A dairy allergy baby can be something that’s difficult to diagnose.
It’s extremely frustrating to watch your baby be in discomfort and not know why or how to fix it. As a mom, you just want to make everything ok. When you can’t, your left feeling helpless. I’ve been there and it’s not a good feeling. For weeks my baby was miserable all because of what I’d been eating. The guilt can be overwhelming.
The good thing is once you find the source, you’ll have a happy baby in no time.
It’s time to find out what is making your baby so fussy. Have you eliminated the usual suspects? Gas, reflux, and colic? It is quite possible that you have a dairy allergy baby. The symptoms of a dairy allergy baby can often be attributed to other things, delaying the diagnosis. Here are the 5 main signs that your baby has a dairy intolerance.
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How do you know if your baby has Cow’s Milk Protein Allergy (CMPA)?
1. Your baby cries constantly or seems “colicky”
No one wants their baby to have the dreaded colic. You know, the episodes of inconsolable crying that occurs night after night and often leaves mommy crying too! It’s awful.
The good news is that colic is actually a symptom and not a diagnosis.
According to Mayo Clinic, the usual causes are:
- A digestive system that isn’t fully developed
- Imbalance of healthy bacteria in the digestive tract
- Food allergies or intolerances
- Overfeeding, underfeeding, or infrequent burping
Once you can pinpoint what’s bothering your baby, the constant crying will go away.
We explored several different possibilities, reflux, gas, and P.U.R.P.L.E crying (peak of crying, unexpected, resists soothing, pain like face, long lasting, evening). In our case, the P.U.R.P.L.E crying seemed like the winner until we started connecting the other symptoms.
During the process, we did find some products that actually seemed to giver her relief.
These were a life saver. It took a couple of days to notice a difference but when it did take effect the change was very noticeable. They are a bit on the expensive side but I learned quickly that the cost of a happy baby is priceless. I loved the fact that I could just give her drops versus getting her to take a syringe of medicine.
Fortunately I had registered for this and other over the counter baby medicines during my pregnancy. It was a relief to have it on hand when I needed it. We used this very often and had great results.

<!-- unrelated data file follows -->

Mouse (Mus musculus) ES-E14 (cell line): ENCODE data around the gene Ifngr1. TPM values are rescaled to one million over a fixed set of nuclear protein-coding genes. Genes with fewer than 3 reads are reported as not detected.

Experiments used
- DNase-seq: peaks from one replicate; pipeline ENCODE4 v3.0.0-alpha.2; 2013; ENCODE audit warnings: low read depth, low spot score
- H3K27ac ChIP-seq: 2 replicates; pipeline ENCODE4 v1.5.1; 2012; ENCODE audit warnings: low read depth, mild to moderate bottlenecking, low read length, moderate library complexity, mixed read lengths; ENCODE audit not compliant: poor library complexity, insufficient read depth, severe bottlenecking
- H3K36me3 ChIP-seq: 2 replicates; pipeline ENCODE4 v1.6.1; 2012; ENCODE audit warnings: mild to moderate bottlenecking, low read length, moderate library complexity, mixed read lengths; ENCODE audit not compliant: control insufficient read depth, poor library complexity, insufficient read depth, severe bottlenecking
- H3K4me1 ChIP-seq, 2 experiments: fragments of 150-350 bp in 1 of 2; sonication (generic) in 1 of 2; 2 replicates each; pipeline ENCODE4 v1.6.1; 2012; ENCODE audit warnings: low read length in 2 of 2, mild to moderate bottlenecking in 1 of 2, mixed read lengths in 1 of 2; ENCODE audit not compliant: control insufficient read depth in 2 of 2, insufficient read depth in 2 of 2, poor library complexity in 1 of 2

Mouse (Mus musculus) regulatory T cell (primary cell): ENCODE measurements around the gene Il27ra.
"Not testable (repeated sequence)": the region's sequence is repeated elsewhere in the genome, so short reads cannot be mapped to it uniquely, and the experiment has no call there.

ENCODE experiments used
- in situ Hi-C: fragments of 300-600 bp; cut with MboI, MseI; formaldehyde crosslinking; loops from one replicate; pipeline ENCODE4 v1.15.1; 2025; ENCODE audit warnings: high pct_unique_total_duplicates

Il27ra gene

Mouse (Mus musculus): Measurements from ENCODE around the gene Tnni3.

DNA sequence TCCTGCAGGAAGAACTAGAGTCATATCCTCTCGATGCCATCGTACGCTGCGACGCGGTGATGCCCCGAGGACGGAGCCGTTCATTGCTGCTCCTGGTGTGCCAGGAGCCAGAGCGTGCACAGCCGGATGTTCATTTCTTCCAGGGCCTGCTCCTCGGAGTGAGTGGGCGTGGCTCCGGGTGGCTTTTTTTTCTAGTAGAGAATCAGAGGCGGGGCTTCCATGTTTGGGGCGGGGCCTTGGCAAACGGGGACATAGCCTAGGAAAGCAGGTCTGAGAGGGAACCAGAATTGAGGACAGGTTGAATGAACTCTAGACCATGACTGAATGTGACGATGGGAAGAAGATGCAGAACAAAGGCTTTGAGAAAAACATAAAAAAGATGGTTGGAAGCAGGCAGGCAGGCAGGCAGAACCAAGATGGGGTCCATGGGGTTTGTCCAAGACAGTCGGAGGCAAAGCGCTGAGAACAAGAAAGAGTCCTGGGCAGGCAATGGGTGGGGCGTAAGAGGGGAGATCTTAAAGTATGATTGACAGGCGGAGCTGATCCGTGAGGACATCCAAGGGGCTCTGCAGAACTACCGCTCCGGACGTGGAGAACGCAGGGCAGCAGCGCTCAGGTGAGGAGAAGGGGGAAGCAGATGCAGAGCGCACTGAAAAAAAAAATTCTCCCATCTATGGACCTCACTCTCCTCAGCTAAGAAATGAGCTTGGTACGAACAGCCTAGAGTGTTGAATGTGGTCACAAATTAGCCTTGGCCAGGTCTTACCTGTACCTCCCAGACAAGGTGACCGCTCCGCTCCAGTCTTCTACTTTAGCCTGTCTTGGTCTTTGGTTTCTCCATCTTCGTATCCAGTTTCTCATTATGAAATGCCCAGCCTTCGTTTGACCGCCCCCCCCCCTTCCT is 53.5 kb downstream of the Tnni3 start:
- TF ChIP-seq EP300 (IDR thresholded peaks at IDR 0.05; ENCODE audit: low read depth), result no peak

I also had gripe water on hand and it seemed to help at first. Then, she seemed to choke on it and I was afraid to give her anymore.
2. Your baby has visible red spots of blood in his/her poop
Most of the time when you are changing diapers, your goal is to get in and out as quickly as possible without getting peed on. Especially if you have a baby boy! Just make sure to pay attention to what’s in the diaper too.
Often times blood won’t be visible. And if it is, it may be extremely hard to identify.
At my daughter’s 2 month appointment I saw a red speck while changing her poopy diaper. Her pediatrician had it tested and it came back positive for blood.
There are several reasons for occult blood (blood that is not easily visible)in the stool:
- Slight anal tear or fissure
- Food allergies
- Mom has a cracked, bleeding nipple
- Breastmilk oversupply
- Vitamin/fluoride drops
- Temporary lactose intolerance
- Infectious bacteria
- Colitis and other intestinal disorders
In the absence of a fever, food protein intolerance is the most common.
Dairy intolerance or dairy sensitivity along with soy intolerance is the most diagnosed protein intolerance in infants. Although dairy intolerance itself is said to be unusual.
3. Your baby has diarrhea
When diagnosing a baby with diarrhea, healthcare professionals look at changes in the stool versus the amount of times a baby poops in a day.
Normally, infants have frequent loose stools especially if they are breastfed. This makes it extremely difficult to say if your baby’s pooping patterns are normal or if it’s something you should be concerned about.
Looking back, my baby was experiencing diarrhea but I didn’t know it. I never noticed a change in the consistency or frequency of her stool. It had always been very loose and she typically went after every feeding. I thought this was a great sign and indicated that she was getting plenty of milk.
According to KellyMom, after 4-6 weeks, some babies can go as long as 7-10 days without pooping. But, on the other hand, some breastfed babies will still go frequently.
Diarrhea is not without consequences. If you suspect that your baby has diarrhea, make sure to observe for signs of dehydration:
- Dry mouth
- Lack of tears when crying
- Sunken fontanelle
- Dry diaper for more than 3 hours